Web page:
Now that you have a smart meter, you’ll have access to a lot more data about how you use power. Some of the data you’ll see is of greater interest to a large business than it would be to you at home.
Watch the video below for an overview of the data your smart meter supplies in your MySaskPower account.
What is Demand (kVA)?
Your power demand measures how much power you use over a period of time. It’s measured in kilovolt-amperes, or kVA. We use this measurement to bill customers who use significant power, usually in commercial and industrial settings. We don’t charge residential customers demand.
The faster you use power, the higher your demand is.
Think of power demand like using sprinklers to water your lawn. The more sprinklers you turn on at the same time, the more water you need supplied to your property.
Watering your lawn in stages will help keep your demand lower than turning all your sprinklers on at once. You’ll still use the same amount of water, but not at the same time.
What is Peak Demand?
Peak demand is the highest recorded power demand you use over a certain period of time.
Smart meters calculate peak demand every 15 minutes. Each day we compare your highest demand with every other day in your billing cycle.
We then use the highest demand you’ve used during your billing cycle in calculating your bill.
For example, the customer in the chart below has a peak demand value of 6 kVA.
How Can I Reduce My Peak Demand?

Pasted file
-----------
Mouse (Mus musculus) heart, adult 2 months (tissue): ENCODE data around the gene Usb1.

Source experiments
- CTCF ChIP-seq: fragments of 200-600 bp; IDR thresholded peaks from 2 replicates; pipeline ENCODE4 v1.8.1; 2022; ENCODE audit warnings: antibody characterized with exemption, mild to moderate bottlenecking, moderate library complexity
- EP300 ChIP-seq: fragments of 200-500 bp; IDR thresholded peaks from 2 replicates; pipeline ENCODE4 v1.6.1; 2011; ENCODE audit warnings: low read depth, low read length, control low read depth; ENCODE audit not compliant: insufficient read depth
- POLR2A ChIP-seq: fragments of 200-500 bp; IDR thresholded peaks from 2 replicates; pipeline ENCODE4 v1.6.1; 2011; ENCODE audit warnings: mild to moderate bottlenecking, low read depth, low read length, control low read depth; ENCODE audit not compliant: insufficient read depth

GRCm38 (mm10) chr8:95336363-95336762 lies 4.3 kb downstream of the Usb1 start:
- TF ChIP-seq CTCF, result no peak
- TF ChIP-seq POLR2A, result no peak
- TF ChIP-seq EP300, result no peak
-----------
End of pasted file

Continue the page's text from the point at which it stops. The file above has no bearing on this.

Reducing your peak demand can help lower your power bill. You can do this in 2 ways.
- Operate equipment at different times instead of running everything at once.
- Replace older equipment with energy efficient models. This will help lower your total power use. This is also good for businesses who might not have the option of changing their operating times.
What is Power Factor?
Power factor measures how efficiently your equipment is using power. Two pieces of equipment might be able to do the same job, but some can do it more efficiently.
A higher power factor number means you have efficient equipment. Essentially you want to be as close as 1 as possible. Because there’s no perfect equipment, you’ll never get to 1. That’s why the average acceptable power factor is 0.8.
Improving your power factor will not only lower your bill. It can improve the lifespan of your equipment. And it can cause less demand for SaskPower’s grid overall!